rather than the results of any exact discipline. 
His temper was naturally quick ' as the spark 
from smitten steel,' and, to some extent, contin- 
ued so to the last. It was sweetened by Chris- 
tian charity rather than subdued by habitual 
self-command. Its subsidence was as sudden as 
its excitation, and it was succeeded by the over- 
flowing kindness of a forgiving and a loving 
heart. ' A shrewd turn' from any person seem- 
ed to render him doubly willing to submit to 
self-denial and effort to do good to the author 
of it. — He was in no respect a man of system. 
His warm and quick impulses prompted him 
rather to leave than to follow a much-beaten 
track. I know that he disliked an enforced ex- 
actness and uniformity, even in good things, and, 
in some instances, where good men have gener- 
ally observed them : for example, in the disposi- 


tion of his income ; in times and attitudes of de- 
votion, &c. I once asked him if he had laid 
down rules for himself in a certain respect ; he 
answered, * I never did ; / like to he free J Chris- 
tianity, as developed in him, was ' a law of lib- 
erty,' a ' law of the Spirit of life,' and it was evi-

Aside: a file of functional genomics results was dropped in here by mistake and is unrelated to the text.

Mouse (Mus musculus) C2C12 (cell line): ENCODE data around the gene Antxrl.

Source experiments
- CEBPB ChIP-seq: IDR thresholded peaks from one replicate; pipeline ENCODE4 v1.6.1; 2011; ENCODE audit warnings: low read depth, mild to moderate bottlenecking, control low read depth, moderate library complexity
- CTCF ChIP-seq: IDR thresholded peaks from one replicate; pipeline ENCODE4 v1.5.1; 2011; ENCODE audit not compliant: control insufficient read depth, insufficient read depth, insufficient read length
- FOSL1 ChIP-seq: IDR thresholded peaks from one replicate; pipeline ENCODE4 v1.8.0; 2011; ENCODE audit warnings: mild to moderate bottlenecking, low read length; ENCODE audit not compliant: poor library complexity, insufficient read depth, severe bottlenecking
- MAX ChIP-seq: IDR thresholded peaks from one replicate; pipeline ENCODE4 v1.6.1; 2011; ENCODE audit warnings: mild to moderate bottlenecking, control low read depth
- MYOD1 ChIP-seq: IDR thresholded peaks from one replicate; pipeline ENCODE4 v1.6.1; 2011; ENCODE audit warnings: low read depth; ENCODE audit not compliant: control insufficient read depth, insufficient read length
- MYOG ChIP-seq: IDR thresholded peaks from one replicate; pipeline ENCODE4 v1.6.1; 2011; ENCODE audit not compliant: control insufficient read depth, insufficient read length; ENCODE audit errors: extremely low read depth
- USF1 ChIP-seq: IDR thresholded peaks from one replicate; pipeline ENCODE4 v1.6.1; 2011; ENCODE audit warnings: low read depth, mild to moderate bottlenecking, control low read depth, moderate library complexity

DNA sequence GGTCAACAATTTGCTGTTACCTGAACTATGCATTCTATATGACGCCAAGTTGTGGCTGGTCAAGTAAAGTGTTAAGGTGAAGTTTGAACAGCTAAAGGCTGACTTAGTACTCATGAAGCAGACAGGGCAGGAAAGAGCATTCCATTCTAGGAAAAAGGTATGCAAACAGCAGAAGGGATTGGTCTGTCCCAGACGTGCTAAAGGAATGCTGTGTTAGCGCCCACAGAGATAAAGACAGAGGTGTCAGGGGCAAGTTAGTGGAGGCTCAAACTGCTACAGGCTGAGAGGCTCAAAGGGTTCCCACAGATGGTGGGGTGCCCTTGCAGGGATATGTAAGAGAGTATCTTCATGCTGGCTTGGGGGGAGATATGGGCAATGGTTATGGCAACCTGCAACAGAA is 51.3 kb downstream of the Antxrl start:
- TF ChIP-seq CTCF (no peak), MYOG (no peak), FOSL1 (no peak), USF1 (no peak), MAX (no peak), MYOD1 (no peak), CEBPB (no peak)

dently his aim rather to strengthen and exalt 
the life than to multiply the specifications of the 
law. His goodness w^as one of sanctified feel- 
ing and Christian principle rather than of sys- 
tem. I have no wish to present this peculiarity 
for the imitation of others ; but, as every mani- 
festation of the spiritual life is interesting, I sim- 
ply state the fact. Every individual Christian 
must, under the teaching of the Holy Spirit, de- 
termine (in matters of mere method) what is best 
suited to his own character and circumstances. 
" His laborious tours to preach the gospel 
among the early settlers of the North and West 
appear from your memoir ; but the rich source 
of grateful and pleasing recollections which 
these voluntary labours furnished to his later 
years is worthy of being mentioned, as an en- 
couragement to ' abound always in the work of 
the Lord.' I verily believe that the simple ret- 
rospect of these tours was more than a compen- 
sation for all the toil and self-denial to which 
they subjected him : — how he slept on a bed of 
pine boughs, and got up repeatedly in the night 

REV. DR. rROUDIflT. 341 

to rest himself; how he was compelled to get 
off his horse in the night, in one of the vast for- 
ests of the West, and, on his hands and knees, 
to feel for the road which he had lost ; how, 
when he and his companion had provided them- 
selves with an ample store of good tea for their 
journey, the landlady,, at one of their earliest 
lodging-places, turned in the whole stock at one 
infusion ; how he was so tortured with the mos-